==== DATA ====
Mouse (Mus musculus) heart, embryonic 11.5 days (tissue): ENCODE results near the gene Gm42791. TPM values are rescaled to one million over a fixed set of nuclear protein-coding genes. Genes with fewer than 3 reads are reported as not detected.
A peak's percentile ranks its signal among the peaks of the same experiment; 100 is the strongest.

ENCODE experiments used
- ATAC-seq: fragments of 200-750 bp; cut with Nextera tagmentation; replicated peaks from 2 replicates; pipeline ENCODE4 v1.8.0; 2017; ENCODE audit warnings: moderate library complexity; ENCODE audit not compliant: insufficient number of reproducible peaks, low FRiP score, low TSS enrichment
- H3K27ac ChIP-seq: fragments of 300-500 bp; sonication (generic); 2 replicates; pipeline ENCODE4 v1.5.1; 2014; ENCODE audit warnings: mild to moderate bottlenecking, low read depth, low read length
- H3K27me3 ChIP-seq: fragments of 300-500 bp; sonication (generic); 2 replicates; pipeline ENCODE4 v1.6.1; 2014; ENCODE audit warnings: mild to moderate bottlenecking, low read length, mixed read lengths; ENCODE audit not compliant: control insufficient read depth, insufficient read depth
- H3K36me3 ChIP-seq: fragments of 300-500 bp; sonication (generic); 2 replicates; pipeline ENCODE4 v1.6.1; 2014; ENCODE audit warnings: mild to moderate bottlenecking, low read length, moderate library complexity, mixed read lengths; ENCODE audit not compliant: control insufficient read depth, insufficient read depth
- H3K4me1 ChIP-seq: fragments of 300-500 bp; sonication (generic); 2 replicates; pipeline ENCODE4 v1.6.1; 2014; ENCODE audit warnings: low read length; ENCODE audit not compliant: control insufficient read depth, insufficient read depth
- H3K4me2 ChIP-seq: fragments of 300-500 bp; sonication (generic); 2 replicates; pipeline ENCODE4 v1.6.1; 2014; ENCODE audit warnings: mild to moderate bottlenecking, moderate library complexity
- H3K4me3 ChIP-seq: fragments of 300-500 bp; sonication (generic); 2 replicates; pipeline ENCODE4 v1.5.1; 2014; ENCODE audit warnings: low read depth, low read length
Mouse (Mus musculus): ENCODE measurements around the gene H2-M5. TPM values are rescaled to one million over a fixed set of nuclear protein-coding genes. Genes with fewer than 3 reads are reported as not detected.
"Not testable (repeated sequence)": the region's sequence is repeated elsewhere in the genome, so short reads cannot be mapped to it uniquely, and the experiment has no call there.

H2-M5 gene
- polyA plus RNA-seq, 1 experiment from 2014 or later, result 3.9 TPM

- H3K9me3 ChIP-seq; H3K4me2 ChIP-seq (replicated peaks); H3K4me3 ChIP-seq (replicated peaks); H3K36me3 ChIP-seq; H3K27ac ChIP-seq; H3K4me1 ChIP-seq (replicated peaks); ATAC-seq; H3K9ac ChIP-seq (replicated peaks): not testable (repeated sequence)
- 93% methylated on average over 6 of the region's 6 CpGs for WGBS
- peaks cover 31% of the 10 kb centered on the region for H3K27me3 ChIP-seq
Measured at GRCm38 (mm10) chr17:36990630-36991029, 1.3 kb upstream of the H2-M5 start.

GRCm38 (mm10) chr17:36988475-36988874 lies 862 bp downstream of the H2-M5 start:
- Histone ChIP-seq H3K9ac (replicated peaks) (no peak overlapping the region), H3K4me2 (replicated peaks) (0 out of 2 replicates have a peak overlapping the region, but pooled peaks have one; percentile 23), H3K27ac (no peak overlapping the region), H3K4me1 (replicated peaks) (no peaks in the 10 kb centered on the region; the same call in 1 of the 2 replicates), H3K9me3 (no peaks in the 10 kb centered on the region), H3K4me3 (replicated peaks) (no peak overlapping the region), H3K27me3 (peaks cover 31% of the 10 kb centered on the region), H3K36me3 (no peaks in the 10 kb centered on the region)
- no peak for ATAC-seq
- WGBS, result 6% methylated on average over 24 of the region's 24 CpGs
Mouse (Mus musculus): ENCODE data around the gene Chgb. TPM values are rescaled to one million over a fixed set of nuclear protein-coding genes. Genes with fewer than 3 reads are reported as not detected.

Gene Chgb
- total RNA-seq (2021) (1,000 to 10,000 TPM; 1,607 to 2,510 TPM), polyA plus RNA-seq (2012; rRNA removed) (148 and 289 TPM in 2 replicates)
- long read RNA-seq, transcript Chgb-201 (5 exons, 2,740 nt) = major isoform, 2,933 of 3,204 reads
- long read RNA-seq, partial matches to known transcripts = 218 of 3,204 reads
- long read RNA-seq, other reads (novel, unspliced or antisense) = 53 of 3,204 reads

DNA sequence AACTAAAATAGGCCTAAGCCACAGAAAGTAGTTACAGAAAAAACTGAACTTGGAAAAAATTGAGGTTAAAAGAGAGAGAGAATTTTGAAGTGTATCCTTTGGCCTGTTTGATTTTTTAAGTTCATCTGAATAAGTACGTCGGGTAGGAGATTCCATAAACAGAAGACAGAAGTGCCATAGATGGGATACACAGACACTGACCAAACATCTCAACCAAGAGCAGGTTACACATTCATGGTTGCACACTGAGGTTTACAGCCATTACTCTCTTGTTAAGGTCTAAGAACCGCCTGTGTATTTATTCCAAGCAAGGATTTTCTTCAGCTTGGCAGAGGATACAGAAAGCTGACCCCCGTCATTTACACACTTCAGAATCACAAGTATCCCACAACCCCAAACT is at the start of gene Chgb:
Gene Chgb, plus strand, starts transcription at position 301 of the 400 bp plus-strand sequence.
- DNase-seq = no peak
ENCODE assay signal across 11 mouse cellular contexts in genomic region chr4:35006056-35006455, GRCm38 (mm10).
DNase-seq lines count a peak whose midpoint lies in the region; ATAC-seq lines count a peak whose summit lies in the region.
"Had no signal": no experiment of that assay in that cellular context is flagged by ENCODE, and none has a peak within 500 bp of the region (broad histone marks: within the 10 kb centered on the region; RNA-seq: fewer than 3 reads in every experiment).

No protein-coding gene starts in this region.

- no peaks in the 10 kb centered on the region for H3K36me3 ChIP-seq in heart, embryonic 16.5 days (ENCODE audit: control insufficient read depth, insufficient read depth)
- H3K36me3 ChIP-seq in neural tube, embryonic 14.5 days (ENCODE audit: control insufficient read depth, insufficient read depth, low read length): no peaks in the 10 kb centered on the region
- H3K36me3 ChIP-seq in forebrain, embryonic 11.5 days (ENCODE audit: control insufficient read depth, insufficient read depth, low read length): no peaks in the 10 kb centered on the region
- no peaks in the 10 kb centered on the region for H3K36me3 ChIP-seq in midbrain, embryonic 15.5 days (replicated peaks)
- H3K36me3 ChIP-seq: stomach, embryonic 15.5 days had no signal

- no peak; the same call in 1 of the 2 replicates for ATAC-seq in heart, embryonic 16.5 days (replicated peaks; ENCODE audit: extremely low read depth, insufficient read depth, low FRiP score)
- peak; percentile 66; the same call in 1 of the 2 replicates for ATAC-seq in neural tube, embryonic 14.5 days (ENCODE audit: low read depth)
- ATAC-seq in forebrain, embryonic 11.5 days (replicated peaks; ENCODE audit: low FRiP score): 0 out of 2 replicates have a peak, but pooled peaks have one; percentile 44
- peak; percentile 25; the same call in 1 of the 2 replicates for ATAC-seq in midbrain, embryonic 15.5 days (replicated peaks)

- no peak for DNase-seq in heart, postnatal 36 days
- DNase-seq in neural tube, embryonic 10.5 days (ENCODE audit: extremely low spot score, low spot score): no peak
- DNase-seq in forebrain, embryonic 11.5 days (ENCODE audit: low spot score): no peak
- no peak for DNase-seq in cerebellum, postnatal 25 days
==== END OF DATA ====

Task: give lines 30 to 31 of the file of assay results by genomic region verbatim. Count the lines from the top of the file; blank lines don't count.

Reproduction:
Gene Chgb, plus strand, starts transcription at position 301 of the 400 bp plus-strand sequence.
- DNase-seq = no peak